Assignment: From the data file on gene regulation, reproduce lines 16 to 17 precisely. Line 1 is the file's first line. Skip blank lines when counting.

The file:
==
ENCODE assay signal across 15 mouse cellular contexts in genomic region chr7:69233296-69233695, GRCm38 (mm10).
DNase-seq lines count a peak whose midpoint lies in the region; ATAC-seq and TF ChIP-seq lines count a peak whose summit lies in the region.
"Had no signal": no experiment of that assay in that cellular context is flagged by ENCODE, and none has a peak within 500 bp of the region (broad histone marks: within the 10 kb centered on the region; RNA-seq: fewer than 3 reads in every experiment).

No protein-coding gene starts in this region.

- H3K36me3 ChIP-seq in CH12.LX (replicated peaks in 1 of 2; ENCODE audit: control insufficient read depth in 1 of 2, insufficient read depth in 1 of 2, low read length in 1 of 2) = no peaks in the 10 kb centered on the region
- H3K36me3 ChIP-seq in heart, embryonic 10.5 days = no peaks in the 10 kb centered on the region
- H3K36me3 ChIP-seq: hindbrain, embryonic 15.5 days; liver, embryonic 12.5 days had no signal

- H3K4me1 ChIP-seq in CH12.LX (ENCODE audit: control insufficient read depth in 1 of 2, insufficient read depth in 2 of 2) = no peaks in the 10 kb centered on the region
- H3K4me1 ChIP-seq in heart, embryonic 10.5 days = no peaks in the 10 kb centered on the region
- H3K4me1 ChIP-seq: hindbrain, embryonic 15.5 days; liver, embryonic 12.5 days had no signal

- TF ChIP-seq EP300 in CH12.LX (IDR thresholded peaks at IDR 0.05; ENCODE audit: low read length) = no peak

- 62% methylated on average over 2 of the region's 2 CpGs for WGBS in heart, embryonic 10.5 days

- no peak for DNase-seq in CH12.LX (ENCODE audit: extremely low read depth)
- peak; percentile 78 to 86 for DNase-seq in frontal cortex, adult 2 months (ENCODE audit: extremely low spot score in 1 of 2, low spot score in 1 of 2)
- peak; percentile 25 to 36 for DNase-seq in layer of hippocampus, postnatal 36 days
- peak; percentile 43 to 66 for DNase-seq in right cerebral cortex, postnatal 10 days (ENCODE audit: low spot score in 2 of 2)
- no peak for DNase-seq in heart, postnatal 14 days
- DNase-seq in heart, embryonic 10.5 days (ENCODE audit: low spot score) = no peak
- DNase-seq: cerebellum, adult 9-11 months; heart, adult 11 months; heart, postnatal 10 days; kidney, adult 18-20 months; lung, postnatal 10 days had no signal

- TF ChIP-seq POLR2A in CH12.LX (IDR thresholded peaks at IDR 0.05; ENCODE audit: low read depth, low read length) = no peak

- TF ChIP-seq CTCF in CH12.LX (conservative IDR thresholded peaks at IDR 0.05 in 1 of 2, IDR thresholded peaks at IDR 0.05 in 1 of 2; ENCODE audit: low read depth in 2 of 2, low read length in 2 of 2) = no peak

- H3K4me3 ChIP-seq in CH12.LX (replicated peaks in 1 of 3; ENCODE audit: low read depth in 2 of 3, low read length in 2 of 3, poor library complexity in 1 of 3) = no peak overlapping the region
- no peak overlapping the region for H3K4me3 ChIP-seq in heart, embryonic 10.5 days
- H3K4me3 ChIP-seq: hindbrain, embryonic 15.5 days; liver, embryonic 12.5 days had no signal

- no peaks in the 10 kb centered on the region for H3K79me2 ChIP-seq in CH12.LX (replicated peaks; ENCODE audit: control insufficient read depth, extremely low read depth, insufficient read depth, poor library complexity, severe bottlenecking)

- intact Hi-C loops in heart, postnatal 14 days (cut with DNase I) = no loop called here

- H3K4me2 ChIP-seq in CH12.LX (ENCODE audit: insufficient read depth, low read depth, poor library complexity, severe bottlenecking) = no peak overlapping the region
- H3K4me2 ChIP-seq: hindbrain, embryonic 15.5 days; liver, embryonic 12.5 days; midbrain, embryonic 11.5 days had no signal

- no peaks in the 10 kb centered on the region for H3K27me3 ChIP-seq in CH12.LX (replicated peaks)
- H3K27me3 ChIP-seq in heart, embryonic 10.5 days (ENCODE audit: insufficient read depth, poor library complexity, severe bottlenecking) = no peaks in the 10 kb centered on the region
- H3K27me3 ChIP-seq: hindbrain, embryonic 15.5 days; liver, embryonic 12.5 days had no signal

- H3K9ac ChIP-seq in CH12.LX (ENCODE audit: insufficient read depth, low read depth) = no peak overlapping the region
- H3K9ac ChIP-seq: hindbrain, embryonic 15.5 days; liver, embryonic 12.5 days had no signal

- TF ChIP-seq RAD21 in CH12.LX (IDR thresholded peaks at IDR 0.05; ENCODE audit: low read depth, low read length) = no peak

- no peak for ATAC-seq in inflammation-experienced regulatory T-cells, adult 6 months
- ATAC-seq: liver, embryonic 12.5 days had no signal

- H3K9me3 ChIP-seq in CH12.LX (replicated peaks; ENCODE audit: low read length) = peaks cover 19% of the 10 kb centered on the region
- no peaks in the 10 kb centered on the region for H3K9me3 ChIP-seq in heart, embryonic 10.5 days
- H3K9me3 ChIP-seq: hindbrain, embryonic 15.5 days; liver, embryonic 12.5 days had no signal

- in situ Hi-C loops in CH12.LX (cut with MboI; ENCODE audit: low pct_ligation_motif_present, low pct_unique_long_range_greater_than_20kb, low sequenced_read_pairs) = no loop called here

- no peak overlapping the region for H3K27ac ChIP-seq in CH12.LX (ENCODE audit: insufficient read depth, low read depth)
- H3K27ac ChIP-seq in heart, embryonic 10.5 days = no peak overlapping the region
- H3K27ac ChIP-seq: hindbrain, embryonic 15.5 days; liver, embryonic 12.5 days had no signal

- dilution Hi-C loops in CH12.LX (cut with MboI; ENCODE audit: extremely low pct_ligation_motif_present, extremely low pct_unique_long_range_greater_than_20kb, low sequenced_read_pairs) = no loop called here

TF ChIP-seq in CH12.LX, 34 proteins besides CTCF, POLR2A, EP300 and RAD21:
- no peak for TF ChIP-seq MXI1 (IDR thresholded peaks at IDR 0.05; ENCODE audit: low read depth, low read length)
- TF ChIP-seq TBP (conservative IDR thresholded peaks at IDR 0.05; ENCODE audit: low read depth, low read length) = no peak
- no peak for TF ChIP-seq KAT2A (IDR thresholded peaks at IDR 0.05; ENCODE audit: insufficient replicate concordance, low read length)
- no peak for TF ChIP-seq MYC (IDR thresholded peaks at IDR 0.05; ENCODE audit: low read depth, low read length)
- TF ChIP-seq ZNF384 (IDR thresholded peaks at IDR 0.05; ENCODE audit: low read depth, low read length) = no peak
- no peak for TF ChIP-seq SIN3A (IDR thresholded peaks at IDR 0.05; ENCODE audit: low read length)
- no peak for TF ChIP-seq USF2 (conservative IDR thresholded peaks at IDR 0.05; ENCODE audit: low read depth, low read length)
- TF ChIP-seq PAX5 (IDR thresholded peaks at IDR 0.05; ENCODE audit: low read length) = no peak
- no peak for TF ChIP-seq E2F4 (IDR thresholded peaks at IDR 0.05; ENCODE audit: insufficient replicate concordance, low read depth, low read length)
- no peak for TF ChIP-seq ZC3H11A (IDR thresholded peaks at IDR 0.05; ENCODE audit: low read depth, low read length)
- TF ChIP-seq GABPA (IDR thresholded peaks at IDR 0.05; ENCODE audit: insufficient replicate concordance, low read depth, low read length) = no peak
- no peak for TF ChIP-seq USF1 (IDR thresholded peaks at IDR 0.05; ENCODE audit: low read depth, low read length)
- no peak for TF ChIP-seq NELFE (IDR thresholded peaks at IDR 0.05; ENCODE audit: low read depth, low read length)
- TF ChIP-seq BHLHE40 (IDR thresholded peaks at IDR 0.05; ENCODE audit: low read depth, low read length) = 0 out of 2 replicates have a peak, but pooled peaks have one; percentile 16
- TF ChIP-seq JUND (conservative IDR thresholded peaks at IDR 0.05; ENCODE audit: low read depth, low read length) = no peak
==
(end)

- peak; percentile 43 to 66 for DNase-seq in right cerebral cortex, postnatal 10 days (ENCODE audit: low spot score in 2 of 2)
- no peak for DNase-seq in heart, postnatal 14 days